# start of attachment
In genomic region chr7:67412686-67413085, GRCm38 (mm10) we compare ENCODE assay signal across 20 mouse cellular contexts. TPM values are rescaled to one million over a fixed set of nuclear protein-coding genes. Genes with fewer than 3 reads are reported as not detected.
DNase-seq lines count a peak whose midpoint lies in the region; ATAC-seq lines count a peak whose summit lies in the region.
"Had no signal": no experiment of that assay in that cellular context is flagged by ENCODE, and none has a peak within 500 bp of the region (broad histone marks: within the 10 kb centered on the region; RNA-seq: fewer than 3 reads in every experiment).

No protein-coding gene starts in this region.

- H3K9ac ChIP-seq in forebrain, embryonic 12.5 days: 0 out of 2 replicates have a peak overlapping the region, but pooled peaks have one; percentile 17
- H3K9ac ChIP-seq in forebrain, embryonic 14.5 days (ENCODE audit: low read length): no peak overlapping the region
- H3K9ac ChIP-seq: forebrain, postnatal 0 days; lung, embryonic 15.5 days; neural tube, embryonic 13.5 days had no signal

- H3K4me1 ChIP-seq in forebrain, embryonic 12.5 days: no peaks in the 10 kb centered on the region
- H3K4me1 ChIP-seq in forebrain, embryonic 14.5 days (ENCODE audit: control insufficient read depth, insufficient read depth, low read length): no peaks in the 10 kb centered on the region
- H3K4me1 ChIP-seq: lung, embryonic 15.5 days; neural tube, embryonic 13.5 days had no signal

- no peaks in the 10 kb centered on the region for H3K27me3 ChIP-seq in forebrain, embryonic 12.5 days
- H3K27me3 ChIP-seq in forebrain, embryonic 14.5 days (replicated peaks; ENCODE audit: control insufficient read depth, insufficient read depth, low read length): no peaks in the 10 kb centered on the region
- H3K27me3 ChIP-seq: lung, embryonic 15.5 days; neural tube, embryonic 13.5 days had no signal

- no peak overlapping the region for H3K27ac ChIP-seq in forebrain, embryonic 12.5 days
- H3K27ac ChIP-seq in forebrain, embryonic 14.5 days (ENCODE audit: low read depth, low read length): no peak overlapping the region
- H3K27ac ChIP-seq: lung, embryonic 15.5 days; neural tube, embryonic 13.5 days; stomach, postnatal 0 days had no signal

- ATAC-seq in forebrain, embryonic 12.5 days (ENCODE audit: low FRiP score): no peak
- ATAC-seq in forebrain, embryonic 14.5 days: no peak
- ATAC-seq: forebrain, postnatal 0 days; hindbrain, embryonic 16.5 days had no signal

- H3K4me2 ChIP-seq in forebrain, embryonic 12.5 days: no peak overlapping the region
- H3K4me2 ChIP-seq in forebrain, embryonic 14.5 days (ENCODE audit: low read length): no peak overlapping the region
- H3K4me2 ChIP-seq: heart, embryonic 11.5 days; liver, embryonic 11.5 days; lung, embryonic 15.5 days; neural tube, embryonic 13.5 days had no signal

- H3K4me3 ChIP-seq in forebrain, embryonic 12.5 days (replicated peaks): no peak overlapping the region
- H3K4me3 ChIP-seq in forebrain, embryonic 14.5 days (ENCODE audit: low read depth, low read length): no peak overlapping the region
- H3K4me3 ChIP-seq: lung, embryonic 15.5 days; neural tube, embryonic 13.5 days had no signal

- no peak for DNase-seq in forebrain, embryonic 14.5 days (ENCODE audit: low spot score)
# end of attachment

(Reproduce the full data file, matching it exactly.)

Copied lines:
In genomic region chr7:67412686-67413085, GRCm38 (mm10) we compare ENCODE assay signal across 20 mouse cellular contexts. TPM values are rescaled to one million over a fixed set of nuclear protein-coding genes. Genes with fewer than 3 reads are reported as not detected.
DNase-seq lines count a peak whose midpoint lies in the region; ATAC-seq lines count a peak whose summit lies in the region.
"Had no signal": no experiment of that assay in that cellular context is flagged by ENCODE, and none has a peak within 500 bp of the region (broad histone marks: within the 10 kb centered on the region; RNA-seq: fewer than 3 reads in every experiment).

No protein-coding gene starts in this region.

- H3K9ac ChIP-seq in forebrain, embryonic 12.5 days: 0 out of 2 replicates have a peak overlapping the region, but pooled peaks have one; percentile 17
- H3K9ac ChIP-seq in forebrain, embryonic 14.5 days (ENCODE audit: low read length): no peak overlapping the region
- H3K9ac ChIP-seq: forebrain, postnatal 0 days; lung, embryonic 15.5 days; neural tube, embryonic 13.5 days had no signal

- H3K4me1 ChIP-seq in forebrain, embryonic 12.5 days: no peaks in the 10 kb centered on the region
- H3K4me1 ChIP-seq in forebrain, embryonic 14.5 days (ENCODE audit: control insufficient read depth, insufficient read depth, low read length): no peaks in the 10 kb centered on the region
- H3K4me1 ChIP-seq: lung, embryonic 15.5 days; neural tube, embryonic 13.5 days had no signal

- no peaks in the 10 kb centered on the region for H3K27me3 ChIP-seq in forebrain, embryonic 12.5 days
- H3K27me3 ChIP-seq in forebrain, embryonic 14.5 days (replicated peaks; ENCODE audit: control insufficient read depth, insufficient read depth, low read length): no peaks in the 10 kb centered on the region
- H3K27me3 ChIP-seq: lung, embryonic 15.5 days; neural tube, embryonic 13.5 days had no signal

- no peak overlapping the region for H3K27ac ChIP-seq in forebrain, embryonic 12.5 days
- H3K27ac ChIP-seq in forebrain, embryonic 14.5 days (ENCODE audit: low read depth, low read length): no peak overlapping the region
- H3K27ac ChIP-seq: lung, embryonic 15.5 days; neural tube, embryonic 13.5 days; stomach, postnatal 0 days had no signal

- ATAC-seq in forebrain, embryonic 12.5 days (ENCODE audit: low FRiP score): no peak
- ATAC-seq in forebrain, embryonic 14.5 days: no peak
- ATAC-seq: forebrain, postnatal 0 days; hindbrain, embryonic 16.5 days had no signal

- H3K4me2 ChIP-seq in forebrain, embryonic 12.5 days: no peak overlapping the region
- H3K4me2 ChIP-seq in forebrain, embryonic 14.5 days (ENCODE audit: low read length): no peak overlapping the region
- H3K4me2 ChIP-seq: heart, embryonic 11.5 days; liver, embryonic 11.5 days; lung, embryonic 15.5 days; neural tube, embryonic 13.5 days had no signal

- H3K4me3 ChIP-seq in forebrain, embryonic 12.5 days (replicated peaks): no peak overlapping the region
- H3K4me3 ChIP-seq in forebrain, embryonic 14.5 days (ENCODE audit: low read depth, low read length): no peak overlapping the region
- H3K4me3 ChIP-seq: lung, embryonic 15.5 days; neural tube, embryonic 13.5 days had no signal

- no peak for DNase-seq in forebrain, embryonic 14.5 days (ENCODE audit: low spot score)